Implicit sequence learning and conscious awareness

Consciousness and Cognition 17 (1):185-202 (2008)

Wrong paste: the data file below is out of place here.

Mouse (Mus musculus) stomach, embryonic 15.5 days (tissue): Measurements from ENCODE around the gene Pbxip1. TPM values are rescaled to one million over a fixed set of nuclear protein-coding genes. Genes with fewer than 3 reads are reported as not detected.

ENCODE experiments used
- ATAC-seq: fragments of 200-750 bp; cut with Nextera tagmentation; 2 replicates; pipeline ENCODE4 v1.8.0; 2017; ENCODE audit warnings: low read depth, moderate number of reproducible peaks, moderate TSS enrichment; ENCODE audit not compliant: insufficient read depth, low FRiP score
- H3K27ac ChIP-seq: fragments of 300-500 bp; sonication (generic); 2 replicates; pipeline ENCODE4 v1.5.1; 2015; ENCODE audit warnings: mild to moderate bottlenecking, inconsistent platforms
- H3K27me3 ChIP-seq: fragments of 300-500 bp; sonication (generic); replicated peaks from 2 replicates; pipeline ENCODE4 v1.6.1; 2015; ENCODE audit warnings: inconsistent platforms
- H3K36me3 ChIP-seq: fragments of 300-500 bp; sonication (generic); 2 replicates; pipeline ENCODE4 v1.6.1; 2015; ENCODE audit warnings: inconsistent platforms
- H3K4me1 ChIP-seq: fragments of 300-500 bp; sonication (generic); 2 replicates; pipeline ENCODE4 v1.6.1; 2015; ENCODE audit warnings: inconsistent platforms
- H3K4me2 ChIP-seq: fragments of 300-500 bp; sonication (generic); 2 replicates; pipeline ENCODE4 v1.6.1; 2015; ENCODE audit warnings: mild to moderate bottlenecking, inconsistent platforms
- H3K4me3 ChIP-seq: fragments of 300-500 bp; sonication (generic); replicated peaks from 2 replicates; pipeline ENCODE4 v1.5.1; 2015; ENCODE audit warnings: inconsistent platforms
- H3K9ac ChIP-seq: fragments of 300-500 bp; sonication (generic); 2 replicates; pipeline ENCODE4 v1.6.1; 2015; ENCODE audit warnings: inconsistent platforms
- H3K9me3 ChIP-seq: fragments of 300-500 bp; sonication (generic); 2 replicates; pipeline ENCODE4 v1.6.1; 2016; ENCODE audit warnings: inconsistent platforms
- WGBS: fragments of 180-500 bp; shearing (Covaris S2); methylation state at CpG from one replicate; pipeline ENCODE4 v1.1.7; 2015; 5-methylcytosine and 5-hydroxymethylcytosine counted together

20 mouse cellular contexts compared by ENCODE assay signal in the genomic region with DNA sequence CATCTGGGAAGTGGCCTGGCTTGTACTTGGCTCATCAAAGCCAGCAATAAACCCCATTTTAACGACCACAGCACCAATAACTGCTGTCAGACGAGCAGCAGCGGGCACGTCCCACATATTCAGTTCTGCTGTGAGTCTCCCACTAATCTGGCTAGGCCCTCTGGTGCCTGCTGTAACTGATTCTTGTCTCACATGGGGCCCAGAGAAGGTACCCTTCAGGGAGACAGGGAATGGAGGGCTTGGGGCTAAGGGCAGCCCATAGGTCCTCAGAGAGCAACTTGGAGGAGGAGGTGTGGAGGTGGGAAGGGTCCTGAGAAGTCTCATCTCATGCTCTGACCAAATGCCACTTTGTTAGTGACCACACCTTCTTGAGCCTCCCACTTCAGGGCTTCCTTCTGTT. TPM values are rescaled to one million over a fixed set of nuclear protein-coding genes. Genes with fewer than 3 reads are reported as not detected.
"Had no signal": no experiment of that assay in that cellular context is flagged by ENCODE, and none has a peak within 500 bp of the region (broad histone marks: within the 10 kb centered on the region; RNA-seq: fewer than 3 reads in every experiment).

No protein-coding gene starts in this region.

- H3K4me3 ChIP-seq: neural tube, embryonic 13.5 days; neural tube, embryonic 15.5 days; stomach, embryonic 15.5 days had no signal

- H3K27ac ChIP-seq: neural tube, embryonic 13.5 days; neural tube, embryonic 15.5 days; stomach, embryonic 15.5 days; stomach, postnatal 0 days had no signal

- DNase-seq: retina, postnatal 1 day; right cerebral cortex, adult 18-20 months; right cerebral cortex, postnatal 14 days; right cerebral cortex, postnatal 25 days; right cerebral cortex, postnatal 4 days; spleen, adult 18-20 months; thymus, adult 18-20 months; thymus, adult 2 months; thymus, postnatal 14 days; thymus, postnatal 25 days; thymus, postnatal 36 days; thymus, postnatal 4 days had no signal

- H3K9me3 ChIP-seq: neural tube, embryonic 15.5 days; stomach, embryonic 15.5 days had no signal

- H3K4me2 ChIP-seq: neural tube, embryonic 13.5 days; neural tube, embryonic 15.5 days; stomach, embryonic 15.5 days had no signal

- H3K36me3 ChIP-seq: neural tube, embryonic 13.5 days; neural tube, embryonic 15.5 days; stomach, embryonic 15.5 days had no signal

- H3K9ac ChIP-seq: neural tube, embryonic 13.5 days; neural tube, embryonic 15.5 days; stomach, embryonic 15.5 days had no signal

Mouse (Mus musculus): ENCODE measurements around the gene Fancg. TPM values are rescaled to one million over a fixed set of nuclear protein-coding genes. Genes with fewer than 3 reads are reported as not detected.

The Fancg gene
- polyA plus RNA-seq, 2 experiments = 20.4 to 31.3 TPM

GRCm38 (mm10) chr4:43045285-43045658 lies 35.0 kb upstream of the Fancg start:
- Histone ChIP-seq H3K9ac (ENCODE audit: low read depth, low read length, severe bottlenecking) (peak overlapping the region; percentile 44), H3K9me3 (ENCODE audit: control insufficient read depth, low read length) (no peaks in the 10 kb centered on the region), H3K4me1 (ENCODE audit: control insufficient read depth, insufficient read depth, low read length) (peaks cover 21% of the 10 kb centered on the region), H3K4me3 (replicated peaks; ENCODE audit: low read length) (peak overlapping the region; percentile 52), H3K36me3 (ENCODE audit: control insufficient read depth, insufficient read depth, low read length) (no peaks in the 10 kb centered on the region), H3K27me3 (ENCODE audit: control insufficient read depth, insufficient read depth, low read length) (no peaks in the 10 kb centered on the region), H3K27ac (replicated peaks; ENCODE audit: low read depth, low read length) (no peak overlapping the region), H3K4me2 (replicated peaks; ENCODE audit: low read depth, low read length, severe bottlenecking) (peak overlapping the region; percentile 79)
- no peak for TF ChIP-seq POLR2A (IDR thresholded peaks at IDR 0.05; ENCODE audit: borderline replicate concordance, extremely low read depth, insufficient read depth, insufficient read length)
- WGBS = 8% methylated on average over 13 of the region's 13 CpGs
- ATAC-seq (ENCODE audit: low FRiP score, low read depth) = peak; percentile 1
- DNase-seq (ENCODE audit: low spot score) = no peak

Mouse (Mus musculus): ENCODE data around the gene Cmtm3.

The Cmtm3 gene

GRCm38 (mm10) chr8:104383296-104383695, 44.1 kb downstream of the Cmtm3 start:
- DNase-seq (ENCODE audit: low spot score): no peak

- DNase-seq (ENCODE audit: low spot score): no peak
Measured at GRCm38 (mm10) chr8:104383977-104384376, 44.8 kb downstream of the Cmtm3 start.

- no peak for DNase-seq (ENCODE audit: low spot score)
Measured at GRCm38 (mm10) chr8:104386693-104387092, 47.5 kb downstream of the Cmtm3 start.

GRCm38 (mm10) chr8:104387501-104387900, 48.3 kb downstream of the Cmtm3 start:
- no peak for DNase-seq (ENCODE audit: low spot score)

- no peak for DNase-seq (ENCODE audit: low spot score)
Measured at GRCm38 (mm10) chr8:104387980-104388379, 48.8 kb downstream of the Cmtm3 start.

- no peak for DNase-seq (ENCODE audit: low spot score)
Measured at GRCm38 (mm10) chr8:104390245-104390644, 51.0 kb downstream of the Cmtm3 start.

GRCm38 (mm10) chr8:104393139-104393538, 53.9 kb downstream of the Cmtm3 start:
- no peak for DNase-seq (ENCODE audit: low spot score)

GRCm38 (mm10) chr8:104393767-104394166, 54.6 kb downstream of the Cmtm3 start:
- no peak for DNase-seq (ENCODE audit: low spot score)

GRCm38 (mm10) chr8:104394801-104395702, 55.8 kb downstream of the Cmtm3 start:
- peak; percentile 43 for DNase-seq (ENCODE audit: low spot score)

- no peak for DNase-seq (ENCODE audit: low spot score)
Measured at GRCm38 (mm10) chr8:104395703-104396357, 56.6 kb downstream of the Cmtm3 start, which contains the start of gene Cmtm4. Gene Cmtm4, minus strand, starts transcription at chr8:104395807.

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This paper uses the Process Dissociation Procedure to explore whether people can acquire unconscious knowledge in the serial reaction time task [Destrebecqz, A., & Cleeremans, A. . Can sequence learning be implicit? New evidence with the Process Dissociation Procedure. Psychonomic Bulletin & Review, 8, 343–350; Wilkinson, L., & Shanks, D. R. . Intentional control and implicit sequence learning. Journal of Experimental Psychology: Learning, Memory, and Cognition, 30, 354–369]. Experiment 1 showed that people generated legal sequences above baseline levels under exclusion instructions. Reward moved exclusion performance towards baseline, indicating that the extent of motivation in the test phase influenced the expression of unconscious knowledge. Experiments 2 and 3 revealed that even with reward, adding noise to the sequences or shortening training led to above-baseline exclusion performance, suggesting that task difficulty and the amount of training also affected the expression of unconscious knowledge. The results help resolve some current debates about the role of conscious awareness in sequence learning



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